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Threat Modeling for Quality Assurance

4 Mins read
What is Threat Modeling in Software Development?
How to Perform Threat Modeling?
When to Threat Model During Agile?

In the article “QA is the New Black,” we argued that the “new-age” Quality Assurance professionals should ensure the test-driven development throughout all stages of a product’s life-cycle, starting from the conceptual level. Threat modeling is a powerful methodology that complements the test-driven development and can elevate the security and quality of a product to a whole new level.

What is Threat Modeling in Software Development? 

When you are walking down the dark deserted alley and your vivid imagination starts writing unpleasant scenarios of what could happen to you and how you can avoid them — you are threat modeling. 

You are also threat modeling when thinking about how to mitigate the negative consequences of running late to that one important meeting, which of course had to be the first thing in the morning. 

If you’ve ever tried to think like a criminal out of curiosity, boredom, or intent (hopefully not) to determine weak spots in a system that can be exploited — you’ve threat modeled as well. 

In other words, threat modeling is an activity for the identification and management of risks. 
Quality Assurance

Software developers, Testers, DevOps, Business Analysts, and other IT professionals threat model on a constant basis to determine how the system they are building can be screwed up so they can implement additional protection. Threat modeling is similar to playing abstract Jenga with software architecture: you pull out one block at a time to see whether the structure holds. 

However, the process of threat modeling is not always a conscious and planned team effort but rather a spontaneous individual initiative of an employee.

Imagine a hypothetical situation:

Mary is a developer who currently works on a big FinTech project and is responsible for creating a key-encryption mechanism. She decides to use a default random number generator for encryption. After the work is done, Mary goes to have some coffee. While enjoying the hot beverage, she thinks about her algorithm and whether it is reliable enough. Mary starts thinking about the ways of abusing the encryption mechanism and remembers about random number generators attacks that can affect encryptions that use random generators that are not random enough so can be exploited. Therefore, she goes back and changes the default random generator for a more quality one that uses several sources of randomness with big levels of entropy. The resulting encryption mechanism is significantly more durable and their FinTech project will never be a part of the Random Number Generator Attack list.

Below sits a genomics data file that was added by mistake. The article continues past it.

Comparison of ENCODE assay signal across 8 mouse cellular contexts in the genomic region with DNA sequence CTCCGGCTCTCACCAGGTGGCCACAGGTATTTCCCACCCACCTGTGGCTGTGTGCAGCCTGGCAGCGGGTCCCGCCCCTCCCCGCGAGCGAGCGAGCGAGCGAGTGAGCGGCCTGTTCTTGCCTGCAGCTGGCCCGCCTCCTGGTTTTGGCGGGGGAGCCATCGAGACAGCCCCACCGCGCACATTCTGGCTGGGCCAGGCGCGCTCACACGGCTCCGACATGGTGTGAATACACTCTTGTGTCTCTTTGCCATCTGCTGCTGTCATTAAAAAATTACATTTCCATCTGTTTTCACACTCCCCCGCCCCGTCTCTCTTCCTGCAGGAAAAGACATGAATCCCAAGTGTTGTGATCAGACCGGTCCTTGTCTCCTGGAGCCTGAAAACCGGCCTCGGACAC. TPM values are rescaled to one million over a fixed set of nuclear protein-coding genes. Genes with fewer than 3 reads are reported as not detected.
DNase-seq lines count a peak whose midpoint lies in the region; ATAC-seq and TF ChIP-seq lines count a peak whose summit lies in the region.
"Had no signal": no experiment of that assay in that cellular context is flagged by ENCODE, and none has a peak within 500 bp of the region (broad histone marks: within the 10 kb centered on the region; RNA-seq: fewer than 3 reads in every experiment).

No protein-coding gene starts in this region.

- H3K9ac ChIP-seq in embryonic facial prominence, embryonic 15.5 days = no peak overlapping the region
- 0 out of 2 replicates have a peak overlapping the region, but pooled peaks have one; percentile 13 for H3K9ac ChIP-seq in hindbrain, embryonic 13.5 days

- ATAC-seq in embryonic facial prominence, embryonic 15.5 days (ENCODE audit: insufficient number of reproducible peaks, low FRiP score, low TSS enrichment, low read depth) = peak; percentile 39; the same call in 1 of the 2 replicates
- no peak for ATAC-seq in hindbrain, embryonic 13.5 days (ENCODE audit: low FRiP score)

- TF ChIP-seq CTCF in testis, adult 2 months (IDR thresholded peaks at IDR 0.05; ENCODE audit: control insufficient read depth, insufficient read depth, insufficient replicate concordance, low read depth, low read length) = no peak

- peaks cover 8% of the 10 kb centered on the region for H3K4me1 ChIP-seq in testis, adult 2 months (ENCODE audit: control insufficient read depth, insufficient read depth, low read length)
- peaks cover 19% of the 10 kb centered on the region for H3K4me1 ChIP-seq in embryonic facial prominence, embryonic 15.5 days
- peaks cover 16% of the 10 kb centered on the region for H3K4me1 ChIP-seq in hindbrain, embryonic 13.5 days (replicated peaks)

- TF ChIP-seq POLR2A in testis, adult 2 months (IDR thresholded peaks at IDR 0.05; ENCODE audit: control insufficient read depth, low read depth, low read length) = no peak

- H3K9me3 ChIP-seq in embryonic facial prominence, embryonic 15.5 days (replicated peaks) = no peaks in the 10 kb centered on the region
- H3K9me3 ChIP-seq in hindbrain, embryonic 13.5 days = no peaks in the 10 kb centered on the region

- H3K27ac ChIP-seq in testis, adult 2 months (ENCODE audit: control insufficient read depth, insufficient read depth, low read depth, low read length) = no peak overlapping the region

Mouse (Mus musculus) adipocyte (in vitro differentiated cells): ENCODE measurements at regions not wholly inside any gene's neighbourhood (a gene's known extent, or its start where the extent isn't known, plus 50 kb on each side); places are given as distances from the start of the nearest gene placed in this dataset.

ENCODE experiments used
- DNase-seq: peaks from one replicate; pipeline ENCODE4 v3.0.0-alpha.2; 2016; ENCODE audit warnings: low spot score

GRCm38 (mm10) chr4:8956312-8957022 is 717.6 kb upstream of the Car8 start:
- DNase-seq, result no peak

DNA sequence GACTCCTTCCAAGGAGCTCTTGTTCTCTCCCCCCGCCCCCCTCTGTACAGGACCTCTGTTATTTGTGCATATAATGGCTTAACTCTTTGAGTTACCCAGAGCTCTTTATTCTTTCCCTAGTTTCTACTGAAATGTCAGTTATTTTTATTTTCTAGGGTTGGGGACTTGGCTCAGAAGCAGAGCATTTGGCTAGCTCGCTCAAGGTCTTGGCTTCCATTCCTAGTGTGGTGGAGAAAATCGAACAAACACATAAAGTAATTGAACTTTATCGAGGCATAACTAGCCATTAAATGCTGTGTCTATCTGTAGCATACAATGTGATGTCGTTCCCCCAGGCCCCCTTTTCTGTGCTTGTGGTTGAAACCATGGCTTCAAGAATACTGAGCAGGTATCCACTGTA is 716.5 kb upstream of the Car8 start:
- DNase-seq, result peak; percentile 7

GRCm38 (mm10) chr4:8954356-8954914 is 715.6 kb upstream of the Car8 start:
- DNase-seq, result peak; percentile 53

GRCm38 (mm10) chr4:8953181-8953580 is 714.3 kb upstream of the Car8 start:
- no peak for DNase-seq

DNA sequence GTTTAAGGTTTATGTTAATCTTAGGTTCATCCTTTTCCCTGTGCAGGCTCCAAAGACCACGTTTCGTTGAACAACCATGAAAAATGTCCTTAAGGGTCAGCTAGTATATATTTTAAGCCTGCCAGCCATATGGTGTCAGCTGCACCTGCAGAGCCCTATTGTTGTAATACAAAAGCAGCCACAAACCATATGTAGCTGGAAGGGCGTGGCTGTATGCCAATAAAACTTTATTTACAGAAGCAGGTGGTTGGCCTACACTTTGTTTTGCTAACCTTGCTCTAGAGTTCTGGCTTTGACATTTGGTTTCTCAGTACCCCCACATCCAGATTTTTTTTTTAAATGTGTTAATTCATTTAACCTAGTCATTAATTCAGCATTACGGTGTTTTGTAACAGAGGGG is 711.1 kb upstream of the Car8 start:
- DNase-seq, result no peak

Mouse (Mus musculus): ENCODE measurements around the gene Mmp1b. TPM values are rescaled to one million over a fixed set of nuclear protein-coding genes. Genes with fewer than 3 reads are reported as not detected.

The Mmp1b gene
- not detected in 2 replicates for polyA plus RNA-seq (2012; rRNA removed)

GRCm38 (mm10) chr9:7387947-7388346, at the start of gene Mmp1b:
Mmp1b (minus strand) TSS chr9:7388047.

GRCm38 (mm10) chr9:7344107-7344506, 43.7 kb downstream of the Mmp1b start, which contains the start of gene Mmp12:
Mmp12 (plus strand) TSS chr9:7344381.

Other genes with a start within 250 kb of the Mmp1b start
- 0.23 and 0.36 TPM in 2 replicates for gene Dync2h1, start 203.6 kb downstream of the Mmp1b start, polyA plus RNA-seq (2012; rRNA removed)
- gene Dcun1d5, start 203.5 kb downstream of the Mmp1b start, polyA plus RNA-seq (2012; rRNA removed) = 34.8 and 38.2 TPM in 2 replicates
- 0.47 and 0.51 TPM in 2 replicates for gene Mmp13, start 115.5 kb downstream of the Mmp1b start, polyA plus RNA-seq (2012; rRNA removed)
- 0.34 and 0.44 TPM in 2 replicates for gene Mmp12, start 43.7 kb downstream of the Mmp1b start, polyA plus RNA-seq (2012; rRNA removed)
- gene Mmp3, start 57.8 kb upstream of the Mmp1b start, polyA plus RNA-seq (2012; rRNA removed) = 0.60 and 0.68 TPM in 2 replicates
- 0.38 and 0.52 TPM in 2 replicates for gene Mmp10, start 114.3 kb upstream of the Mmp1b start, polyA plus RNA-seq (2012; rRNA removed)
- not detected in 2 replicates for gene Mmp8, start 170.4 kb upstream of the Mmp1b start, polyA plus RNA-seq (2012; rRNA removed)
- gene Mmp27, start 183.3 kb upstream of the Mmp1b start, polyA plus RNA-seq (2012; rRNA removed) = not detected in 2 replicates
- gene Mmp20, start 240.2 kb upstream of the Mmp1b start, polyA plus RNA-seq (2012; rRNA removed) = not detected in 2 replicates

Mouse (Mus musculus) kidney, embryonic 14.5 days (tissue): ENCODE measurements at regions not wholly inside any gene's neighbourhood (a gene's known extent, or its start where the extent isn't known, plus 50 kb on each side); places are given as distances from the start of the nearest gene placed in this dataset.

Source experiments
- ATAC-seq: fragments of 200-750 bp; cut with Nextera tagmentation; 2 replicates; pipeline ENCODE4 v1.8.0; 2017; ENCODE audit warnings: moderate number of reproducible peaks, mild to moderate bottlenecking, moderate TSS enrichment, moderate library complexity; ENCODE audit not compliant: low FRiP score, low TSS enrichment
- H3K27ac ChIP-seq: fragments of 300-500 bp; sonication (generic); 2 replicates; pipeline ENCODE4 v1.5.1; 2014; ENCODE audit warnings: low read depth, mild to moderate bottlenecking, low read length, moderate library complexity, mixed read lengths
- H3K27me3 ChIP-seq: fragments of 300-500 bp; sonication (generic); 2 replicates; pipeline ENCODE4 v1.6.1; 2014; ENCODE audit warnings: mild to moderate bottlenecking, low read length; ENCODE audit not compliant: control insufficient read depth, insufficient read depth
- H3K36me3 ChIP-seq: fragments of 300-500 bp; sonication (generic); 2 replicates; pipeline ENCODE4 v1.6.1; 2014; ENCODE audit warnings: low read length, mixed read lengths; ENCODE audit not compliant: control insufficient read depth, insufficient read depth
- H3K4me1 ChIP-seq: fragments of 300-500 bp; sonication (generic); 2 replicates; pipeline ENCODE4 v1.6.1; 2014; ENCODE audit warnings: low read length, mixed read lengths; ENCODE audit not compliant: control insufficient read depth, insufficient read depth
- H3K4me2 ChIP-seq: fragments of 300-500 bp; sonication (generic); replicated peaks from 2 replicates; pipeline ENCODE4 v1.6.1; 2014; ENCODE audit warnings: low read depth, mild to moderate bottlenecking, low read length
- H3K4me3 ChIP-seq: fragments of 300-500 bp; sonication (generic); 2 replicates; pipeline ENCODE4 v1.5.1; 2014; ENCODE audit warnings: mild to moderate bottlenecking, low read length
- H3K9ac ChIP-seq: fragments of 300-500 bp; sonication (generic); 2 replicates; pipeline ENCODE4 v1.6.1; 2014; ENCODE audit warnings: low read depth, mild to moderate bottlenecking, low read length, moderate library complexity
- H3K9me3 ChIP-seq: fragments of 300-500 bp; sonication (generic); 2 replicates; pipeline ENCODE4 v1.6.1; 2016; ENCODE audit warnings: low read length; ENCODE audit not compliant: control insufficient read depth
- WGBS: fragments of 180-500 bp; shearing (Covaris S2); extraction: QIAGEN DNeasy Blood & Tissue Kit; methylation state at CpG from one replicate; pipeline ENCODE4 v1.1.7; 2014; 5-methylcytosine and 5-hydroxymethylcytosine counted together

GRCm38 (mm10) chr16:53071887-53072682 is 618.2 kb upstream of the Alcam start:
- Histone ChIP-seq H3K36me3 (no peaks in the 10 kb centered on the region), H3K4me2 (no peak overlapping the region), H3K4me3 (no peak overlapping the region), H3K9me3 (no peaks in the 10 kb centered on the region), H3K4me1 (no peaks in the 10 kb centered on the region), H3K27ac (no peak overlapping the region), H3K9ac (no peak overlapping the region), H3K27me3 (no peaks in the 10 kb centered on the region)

Imagine how many more vulnerabilities, it would have been possible to identify and get rid of if a process of threat modeling was a directed and well-structured effort during the early stages of a product life-cycle. It also would have saved Mary time that she spent rewriting her code. 

Thus, threat modeling cannot manifest its full potential if it is not a must-have approach during the early stages of software development. Such a powerful bug-preventing and vulnerability-identifying mechanism can be a powerful Quality Assurance tool in the software development industry.  

How to Perform Threat Modeling?

The first thing to establish – threat modeling should be a team effort; it requires the cooperation of QAs, Developers, DevOps, Business Analysts, and everyone else in between. Otherwise, the results will not be complete. 

Even though threat modeling is all about one’s creativity, experience, and criminal ingenuity, it still has a universal structure to it that helps to bring forth its full potential. In his book, “Threat Modeling Designing for Security,” Adam Shostack states that you start threat modeling by focusing on four questions: 

1) What are you building? You can start answering this question by modeling the way data flows in your application. 
2) What can go wrong? You can divide the answer to this question into three parts:

   a. What valuable assets of the application should be secured?

   b. What an attacker can do to the assets?

   c. What system vulnerabilities can the attacker use? 

3) What should you do about those things that can go wrong?
4) Did you do a decent job of analysis? 

The achieved results will shed light on the previously hidden and not so obvious issues with the product and as a result, will significantly improve testing practices and make the code more fireproof. 

There are different approaches and even a special game developed for Threat Modeling that can be found in the book mentioned above. 

As you can see, threat modeling is a great opportunity for IT professionals to go full-scale Moriarty and exercise their creativity.

When to Threat Model During Agile?

Threat modeling does not have a fixed place within the agile software development approach. Use threat modeling when and where you find it the most appropriate. 

We have two tiny recommendations though; conduct threat modeling 

1) As soon as the architecture is ready. 
2) Right after a change to the architecture was made

Also, you can treat threat modeling as a part of the test-driven development and develop test cases accordingly to the results. The only limit is your experience and imagination.

Remember, threat modeling is about elevating the quality of software products to a new level by determining the system’s weaknesses and vulnerabilities in the earliest stages of product development. Threat modeling is not mandatory for software development. However, it is an amazing tool for companies who want to create products of the highest quality possible.

You can also read our article “Developing Secure FinTech Application” for more cyber-security tips.  

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